Intellectual property is a concept which grants to the originator of some kind of creation, or to some other legal entity designated by the originator, rights to exclusively use and dispose of this creation and all of its manifestations.
Intellectual properties can come in a variety of forms, not simply in terms of how they are made and of what, but also in regard to how they are specifically recognized and protected under intellectual property law.
A work which represents the product of musical, literary, or artistic creation, among possible categories, can be recognized as a form of intellectual property, as with an original discovery or invention. Likewise, symbols, words, and phrases recognized as unique, either in of themselves or in regard to a specific context, can also be registered and protected as intellectual properties.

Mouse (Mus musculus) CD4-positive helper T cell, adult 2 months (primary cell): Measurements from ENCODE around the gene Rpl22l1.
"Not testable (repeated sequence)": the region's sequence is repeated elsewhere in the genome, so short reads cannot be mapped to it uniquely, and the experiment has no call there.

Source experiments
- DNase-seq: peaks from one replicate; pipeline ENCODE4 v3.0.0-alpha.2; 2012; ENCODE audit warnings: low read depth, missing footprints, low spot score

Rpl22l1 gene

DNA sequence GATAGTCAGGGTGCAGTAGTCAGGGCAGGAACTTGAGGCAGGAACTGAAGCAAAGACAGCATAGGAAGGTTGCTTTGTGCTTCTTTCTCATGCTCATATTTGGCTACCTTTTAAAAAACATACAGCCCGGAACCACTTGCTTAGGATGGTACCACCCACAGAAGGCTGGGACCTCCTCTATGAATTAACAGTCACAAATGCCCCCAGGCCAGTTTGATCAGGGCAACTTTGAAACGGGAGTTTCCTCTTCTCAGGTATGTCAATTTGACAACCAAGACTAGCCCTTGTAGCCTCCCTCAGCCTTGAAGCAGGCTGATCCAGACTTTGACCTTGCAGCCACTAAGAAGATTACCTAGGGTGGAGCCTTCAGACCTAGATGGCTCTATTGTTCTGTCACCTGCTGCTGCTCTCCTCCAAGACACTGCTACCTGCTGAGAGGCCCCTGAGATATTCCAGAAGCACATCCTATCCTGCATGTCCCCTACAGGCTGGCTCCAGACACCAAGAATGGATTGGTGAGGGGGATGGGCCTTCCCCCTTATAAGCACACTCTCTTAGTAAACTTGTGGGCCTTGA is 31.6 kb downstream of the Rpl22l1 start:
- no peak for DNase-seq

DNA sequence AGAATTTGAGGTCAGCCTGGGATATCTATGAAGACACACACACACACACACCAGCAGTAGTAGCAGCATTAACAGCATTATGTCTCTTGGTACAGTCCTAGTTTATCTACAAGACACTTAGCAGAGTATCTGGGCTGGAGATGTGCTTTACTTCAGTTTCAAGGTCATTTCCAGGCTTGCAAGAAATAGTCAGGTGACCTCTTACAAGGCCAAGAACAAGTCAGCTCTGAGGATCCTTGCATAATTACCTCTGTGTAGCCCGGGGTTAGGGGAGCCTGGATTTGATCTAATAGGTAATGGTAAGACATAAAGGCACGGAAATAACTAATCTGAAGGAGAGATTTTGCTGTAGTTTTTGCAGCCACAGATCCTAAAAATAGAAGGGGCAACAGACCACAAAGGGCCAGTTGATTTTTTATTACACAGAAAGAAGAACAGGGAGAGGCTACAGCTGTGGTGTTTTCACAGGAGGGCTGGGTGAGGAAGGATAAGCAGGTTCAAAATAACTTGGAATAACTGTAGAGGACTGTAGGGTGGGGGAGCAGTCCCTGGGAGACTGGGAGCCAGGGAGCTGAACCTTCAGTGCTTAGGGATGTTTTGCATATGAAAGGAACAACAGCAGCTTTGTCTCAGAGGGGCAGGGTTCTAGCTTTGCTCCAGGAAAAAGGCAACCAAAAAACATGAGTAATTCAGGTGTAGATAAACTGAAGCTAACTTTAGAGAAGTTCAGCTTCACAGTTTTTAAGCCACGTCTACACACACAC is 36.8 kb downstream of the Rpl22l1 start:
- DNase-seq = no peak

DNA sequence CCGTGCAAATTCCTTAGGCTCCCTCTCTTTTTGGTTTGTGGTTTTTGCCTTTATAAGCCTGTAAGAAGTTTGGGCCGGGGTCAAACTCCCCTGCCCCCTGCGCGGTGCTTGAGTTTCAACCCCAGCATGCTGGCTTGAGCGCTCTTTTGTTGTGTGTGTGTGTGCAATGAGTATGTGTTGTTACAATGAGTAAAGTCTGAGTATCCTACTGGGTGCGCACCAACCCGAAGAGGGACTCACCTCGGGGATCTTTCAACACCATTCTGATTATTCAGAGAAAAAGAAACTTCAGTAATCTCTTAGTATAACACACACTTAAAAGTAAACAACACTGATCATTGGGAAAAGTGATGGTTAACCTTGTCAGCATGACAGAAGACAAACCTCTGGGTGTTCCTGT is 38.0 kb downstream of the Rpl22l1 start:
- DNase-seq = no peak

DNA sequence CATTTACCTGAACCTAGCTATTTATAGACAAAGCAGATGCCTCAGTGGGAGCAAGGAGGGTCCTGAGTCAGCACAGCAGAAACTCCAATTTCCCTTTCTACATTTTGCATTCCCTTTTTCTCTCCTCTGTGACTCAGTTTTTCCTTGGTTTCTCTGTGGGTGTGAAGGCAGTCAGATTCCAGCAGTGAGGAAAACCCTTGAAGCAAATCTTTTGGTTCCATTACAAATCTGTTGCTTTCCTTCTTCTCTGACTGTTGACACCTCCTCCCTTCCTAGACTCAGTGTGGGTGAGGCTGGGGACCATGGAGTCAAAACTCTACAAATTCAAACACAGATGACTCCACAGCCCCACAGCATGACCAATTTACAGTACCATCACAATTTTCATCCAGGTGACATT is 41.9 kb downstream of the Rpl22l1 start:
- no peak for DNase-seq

As an emphasis of law, intellectual property is commonly seen as being uniquely identified with the legal culture of the late 20th Century United States, while as a concept at all intellectual properties were first proposed as such in the 19th Century.
In general, some of the basic means through which intellectual property law can provide protection to creators include copyrights, as pertain to artistic fields of creation, patents, as refer to discoveries and inventions, and trademarks, which refer to items created not for themselves but for identification of some good, service, or provider thereof. Intellectual property may be conceived of principally in negative terms, not so much giving creators rights of use as blocking powers